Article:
I drew pictures of what I would look like on screen. I did my first video and just got hooked, and then did it again and again and again.

Here we are, videos later. When I filmed that first video, I was really nervous. I thought that if I wore the same outfit out in the street people would recognise me instantly, even though I had, like, three subscribers. I got more than views on that first video in a week, and it just went up from there.

I had my first viral video three videos later, a cover of Hallelujah. It grew and grew. It started turning serious when I was nine. My videos go out on a Friday. That will either be a whole day or half a day. I just like making music and content, and making people happy. I got to perform at Wembley Arena when I was about Without YouTube I never would have got to that point, never would have had those opportunities. When I was younger, it was a cool thing to record and capture the video games you were playing.

I remember asking my mum for an HD PVR, which captured game console footage and uploaded it to the internet. My brother Tobi [YouTuber Tobjizzle ] ended up taking it first and recording stuff. He knew more about it. I joined about a year later, in I was I thought it would be easy, but I quickly learned it was a grind.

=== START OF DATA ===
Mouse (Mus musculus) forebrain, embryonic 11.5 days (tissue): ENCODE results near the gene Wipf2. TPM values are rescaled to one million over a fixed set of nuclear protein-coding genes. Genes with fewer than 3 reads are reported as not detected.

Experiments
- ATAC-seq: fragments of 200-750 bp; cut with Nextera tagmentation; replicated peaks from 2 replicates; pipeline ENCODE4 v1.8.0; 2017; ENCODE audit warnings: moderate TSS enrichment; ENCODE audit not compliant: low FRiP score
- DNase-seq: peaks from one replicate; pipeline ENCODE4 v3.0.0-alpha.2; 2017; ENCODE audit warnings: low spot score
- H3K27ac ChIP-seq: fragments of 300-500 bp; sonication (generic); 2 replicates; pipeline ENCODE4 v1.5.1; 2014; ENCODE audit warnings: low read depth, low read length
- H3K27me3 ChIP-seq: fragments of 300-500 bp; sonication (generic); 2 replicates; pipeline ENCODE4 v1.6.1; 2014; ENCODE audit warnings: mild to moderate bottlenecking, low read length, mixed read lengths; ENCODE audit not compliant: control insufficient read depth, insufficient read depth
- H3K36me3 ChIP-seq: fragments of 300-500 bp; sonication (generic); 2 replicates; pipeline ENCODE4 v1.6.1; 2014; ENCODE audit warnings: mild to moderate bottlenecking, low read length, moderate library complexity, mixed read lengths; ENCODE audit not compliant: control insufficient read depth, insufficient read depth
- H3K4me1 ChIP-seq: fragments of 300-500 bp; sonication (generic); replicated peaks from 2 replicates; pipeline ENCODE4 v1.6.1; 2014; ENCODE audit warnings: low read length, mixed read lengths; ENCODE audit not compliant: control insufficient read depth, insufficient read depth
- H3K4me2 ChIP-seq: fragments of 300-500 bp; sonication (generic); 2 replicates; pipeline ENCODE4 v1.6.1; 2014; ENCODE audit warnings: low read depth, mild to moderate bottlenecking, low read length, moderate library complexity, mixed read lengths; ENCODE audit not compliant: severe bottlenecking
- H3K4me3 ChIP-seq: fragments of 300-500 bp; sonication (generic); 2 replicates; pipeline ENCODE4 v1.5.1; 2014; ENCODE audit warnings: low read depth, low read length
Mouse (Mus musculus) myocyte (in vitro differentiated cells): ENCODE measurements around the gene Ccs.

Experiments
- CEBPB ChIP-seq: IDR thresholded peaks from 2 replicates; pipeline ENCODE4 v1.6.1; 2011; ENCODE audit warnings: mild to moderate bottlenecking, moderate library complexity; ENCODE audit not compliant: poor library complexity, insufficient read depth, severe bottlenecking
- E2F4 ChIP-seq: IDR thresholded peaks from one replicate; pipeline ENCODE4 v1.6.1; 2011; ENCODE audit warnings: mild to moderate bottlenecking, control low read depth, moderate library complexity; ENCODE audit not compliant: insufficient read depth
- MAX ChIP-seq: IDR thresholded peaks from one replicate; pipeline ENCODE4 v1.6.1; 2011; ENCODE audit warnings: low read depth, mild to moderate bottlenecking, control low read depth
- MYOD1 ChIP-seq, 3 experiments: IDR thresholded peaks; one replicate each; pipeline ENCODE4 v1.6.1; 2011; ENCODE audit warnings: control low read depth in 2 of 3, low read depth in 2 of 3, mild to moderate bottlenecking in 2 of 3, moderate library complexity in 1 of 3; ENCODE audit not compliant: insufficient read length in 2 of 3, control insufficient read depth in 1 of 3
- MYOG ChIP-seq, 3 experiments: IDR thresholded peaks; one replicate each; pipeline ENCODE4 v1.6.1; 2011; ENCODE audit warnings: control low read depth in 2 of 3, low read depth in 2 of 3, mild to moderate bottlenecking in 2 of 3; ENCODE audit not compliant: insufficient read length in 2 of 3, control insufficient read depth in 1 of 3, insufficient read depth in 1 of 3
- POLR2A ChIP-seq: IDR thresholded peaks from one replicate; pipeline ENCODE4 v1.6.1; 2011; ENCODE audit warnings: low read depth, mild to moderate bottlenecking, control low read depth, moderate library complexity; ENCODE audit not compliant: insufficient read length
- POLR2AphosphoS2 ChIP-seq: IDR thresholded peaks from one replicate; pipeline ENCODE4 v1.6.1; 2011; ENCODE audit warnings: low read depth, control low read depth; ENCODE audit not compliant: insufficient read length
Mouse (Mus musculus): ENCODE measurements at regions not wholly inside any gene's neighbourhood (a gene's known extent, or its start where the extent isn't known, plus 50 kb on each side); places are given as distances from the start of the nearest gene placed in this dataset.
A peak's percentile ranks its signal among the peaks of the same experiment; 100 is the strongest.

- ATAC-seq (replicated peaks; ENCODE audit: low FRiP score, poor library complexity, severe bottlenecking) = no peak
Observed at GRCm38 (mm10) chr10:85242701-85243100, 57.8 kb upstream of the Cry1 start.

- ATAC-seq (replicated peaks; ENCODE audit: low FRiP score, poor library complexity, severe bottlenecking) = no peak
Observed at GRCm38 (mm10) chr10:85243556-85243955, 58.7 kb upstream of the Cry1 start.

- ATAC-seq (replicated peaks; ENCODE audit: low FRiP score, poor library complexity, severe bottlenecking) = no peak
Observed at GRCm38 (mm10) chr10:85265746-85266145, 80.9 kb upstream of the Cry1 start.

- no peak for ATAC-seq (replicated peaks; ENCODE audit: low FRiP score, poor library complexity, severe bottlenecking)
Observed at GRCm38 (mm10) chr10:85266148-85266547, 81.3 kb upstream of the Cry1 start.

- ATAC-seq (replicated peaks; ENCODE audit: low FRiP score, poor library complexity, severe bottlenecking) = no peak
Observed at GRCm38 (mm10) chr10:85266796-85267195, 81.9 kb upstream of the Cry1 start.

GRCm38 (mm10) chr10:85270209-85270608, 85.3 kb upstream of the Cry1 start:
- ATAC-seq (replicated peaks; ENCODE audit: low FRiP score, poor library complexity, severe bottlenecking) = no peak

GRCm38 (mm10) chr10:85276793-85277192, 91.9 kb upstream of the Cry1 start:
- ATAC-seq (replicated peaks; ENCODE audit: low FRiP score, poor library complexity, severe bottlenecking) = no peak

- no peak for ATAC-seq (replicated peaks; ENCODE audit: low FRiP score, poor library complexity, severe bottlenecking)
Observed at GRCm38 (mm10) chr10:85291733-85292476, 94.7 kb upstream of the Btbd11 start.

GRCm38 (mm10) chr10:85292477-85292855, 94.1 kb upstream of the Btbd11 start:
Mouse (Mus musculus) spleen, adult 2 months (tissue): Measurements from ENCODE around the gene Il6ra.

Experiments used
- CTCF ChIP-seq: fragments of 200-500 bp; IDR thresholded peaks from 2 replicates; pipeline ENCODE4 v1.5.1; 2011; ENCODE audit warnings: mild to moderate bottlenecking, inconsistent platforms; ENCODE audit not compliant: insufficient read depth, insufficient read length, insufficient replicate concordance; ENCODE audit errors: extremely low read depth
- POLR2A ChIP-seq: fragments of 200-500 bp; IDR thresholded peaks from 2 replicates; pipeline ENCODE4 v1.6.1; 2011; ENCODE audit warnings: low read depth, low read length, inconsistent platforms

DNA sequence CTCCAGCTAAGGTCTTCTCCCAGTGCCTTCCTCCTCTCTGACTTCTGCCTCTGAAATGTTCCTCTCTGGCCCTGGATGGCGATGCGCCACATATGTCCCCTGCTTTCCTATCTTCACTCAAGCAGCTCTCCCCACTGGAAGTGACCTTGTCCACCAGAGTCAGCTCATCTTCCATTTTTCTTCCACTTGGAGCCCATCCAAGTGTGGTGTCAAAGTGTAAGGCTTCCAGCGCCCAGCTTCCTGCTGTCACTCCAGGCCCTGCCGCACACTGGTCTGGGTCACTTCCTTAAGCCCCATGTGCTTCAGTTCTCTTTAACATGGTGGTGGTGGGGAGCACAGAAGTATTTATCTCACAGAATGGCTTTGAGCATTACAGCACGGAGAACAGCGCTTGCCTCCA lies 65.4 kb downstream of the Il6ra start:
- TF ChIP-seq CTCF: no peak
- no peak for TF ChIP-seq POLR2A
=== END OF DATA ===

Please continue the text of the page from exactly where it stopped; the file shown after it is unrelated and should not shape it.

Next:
You had to get your own content out, have your own ideas, develop your own personality. It was almost embarrassing to be known for playing Fifa online, especially in sixth form.

But in August I started getting more views and more brand deals. I dropped out of an accounting and finance course at university when I got to 60, subscribers. Within a month of dropping out I hit , subscribers, and from there it grew rapidly — 30, new subscribers a month. Now I have 1. At the start of every year I ask: can I do this for another 12 months? Most years, the answer is no. But my videos are seen by , people a day. My last 50 videos have been posted in the last 57 days. YouTube has changed in many ways.

It was a lot easier to get views with less back then. I started in a small town called Knysna, in South Africa. It was and I was But it had the opposite effect — everyone thought it was lame. For two years I was that weird YouTube kid , creating weird videos about my life. But it eventually evolved into the place I spend most of my time. People watch me do challenges: bleach my hair, or live in my car.

A big channel used to have 1m subscribers.

Teens, Social Media & Technology 2018